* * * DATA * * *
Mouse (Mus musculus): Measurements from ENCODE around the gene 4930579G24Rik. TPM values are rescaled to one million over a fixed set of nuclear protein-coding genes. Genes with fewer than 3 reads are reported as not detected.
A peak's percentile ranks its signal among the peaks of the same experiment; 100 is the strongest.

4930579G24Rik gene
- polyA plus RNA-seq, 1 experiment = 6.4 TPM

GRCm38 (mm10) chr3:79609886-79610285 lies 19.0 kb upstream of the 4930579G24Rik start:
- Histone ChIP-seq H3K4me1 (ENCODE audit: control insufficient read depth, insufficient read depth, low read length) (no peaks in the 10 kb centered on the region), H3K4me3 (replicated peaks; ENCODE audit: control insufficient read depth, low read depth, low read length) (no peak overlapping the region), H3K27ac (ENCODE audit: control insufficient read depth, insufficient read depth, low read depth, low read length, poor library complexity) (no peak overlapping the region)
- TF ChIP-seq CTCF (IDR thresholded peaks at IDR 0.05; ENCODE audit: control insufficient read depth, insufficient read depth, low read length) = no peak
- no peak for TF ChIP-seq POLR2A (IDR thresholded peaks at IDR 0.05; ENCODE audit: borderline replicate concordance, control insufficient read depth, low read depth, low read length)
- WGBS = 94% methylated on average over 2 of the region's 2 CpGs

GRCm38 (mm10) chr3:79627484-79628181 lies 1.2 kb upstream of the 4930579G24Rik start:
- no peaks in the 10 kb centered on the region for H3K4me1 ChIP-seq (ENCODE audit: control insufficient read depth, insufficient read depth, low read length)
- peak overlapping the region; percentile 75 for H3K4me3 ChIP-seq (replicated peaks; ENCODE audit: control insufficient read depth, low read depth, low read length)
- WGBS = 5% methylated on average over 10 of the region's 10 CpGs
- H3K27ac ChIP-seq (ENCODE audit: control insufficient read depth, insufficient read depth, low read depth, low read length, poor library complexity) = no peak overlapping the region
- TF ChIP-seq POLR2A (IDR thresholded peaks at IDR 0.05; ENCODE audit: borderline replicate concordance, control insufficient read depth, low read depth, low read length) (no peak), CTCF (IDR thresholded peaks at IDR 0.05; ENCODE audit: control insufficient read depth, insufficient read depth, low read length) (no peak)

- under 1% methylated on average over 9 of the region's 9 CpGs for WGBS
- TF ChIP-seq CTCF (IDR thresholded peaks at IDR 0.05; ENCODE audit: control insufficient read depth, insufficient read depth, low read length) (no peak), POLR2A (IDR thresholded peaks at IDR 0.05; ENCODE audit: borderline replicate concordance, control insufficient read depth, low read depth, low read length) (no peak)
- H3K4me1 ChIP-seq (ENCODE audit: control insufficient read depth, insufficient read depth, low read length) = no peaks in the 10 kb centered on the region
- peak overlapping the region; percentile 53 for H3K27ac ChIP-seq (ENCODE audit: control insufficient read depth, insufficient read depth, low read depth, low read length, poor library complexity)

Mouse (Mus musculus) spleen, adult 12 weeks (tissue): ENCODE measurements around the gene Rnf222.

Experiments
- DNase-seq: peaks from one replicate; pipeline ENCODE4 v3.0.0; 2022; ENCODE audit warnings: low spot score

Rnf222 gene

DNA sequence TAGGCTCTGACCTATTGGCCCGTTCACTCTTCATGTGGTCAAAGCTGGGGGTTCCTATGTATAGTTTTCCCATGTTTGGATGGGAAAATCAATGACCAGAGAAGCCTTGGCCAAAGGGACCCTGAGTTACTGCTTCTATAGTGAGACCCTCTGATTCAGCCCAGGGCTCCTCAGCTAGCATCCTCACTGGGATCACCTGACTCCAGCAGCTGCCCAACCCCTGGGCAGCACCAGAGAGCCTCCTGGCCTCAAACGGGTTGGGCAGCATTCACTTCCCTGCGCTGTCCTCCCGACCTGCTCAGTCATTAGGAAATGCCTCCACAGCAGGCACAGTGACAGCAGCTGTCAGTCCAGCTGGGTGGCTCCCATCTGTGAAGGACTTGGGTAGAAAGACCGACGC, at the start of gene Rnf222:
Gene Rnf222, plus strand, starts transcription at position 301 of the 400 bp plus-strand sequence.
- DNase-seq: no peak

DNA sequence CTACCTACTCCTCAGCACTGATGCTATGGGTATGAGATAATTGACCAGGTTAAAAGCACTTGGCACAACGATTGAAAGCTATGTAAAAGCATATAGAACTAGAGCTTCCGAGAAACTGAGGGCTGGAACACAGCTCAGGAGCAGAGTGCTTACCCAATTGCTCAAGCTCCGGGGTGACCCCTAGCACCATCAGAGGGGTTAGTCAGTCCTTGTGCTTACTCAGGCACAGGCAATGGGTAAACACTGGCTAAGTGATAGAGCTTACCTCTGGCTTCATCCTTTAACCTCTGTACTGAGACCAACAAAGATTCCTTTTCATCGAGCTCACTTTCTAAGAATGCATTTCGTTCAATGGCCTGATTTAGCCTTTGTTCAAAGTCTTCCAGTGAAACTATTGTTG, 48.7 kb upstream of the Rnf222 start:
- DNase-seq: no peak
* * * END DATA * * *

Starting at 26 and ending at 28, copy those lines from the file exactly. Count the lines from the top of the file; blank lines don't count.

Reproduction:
- DNase-seq: no peak

DNA sequence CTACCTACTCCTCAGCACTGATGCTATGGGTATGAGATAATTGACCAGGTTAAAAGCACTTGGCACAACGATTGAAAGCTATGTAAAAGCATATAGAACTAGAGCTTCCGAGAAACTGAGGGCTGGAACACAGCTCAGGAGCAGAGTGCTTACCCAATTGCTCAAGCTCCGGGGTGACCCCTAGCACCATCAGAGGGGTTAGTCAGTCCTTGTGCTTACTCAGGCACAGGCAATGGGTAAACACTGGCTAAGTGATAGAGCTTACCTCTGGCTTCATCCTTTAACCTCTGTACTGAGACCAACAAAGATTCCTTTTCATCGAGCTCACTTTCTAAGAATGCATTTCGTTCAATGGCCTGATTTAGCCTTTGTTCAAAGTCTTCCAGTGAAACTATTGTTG, 48.7 kb upstream of the Rnf222 start:
- DNase-seq: no peak